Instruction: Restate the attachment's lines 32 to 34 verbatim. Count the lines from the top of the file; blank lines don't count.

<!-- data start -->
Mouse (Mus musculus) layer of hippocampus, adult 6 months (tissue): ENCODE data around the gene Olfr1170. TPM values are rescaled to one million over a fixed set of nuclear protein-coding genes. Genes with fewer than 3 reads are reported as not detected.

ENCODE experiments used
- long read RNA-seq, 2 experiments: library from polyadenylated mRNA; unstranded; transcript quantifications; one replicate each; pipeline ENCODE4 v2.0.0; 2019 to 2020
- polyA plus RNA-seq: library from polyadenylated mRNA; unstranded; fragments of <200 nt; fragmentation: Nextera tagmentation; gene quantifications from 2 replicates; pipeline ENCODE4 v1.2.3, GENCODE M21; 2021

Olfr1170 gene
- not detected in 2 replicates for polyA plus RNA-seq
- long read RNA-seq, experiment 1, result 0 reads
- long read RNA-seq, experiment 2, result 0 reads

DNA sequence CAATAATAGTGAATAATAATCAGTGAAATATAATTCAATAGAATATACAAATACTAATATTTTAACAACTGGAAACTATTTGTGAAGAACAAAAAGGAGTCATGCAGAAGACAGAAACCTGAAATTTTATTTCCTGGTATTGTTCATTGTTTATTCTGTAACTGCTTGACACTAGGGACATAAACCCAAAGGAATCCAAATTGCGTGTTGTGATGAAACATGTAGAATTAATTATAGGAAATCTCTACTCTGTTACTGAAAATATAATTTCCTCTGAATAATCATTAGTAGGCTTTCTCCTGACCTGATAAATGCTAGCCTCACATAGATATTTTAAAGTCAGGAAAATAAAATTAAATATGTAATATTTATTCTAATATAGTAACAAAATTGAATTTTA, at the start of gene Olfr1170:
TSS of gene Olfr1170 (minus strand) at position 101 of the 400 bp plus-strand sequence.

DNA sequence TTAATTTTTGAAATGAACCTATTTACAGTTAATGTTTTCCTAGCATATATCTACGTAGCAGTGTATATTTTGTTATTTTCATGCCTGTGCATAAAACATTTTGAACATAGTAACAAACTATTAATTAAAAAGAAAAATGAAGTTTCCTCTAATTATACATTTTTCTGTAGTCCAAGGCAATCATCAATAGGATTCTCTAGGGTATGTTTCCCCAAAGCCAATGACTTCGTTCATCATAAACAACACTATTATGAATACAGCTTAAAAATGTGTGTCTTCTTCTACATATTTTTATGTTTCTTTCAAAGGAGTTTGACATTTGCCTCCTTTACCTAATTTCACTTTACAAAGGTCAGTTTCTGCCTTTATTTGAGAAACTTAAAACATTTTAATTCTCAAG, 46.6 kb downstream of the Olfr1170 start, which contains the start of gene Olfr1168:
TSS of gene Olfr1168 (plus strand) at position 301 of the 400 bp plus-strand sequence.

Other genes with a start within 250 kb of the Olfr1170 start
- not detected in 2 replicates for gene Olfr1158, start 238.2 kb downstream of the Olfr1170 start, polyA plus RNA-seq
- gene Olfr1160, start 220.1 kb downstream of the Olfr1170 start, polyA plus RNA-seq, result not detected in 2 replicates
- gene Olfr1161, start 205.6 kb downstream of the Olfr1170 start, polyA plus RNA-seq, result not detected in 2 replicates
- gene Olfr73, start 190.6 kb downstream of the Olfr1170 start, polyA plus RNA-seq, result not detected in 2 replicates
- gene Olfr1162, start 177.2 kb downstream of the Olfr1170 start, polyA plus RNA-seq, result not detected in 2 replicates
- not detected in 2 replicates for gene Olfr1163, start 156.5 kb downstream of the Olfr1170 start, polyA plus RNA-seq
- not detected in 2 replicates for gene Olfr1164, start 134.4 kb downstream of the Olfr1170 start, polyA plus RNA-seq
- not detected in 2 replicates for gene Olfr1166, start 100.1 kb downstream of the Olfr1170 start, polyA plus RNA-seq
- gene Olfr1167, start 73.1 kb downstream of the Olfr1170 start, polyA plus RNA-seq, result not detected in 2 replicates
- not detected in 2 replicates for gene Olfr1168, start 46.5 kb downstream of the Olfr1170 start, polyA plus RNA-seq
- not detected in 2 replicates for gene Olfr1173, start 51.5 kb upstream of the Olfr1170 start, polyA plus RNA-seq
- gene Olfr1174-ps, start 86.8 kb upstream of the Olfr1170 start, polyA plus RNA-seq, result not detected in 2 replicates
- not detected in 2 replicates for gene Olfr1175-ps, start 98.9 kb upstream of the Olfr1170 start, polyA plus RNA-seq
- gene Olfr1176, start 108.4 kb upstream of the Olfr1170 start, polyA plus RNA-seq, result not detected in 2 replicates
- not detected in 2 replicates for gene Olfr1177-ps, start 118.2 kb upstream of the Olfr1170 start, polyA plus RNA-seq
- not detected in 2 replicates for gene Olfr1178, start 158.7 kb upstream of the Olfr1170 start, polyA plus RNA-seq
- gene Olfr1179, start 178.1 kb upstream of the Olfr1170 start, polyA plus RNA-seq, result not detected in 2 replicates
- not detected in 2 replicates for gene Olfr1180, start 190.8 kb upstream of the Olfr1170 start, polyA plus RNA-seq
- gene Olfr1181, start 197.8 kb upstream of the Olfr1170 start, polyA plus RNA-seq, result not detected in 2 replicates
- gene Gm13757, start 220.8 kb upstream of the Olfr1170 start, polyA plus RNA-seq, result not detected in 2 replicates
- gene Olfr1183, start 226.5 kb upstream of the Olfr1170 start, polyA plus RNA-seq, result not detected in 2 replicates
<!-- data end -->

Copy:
- gene Olfr1181, start 197.8 kb upstream of the Olfr1170 start, polyA plus RNA-seq, result not detected in 2 replicates
- gene Gm13757, start 220.8 kb upstream of the Olfr1170 start, polyA plus RNA-seq, result not detected in 2 replicates
- gene Olfr1183, start 226.5 kb upstream of the Olfr1170 start, polyA plus RNA-seq, result not detected in 2 replicates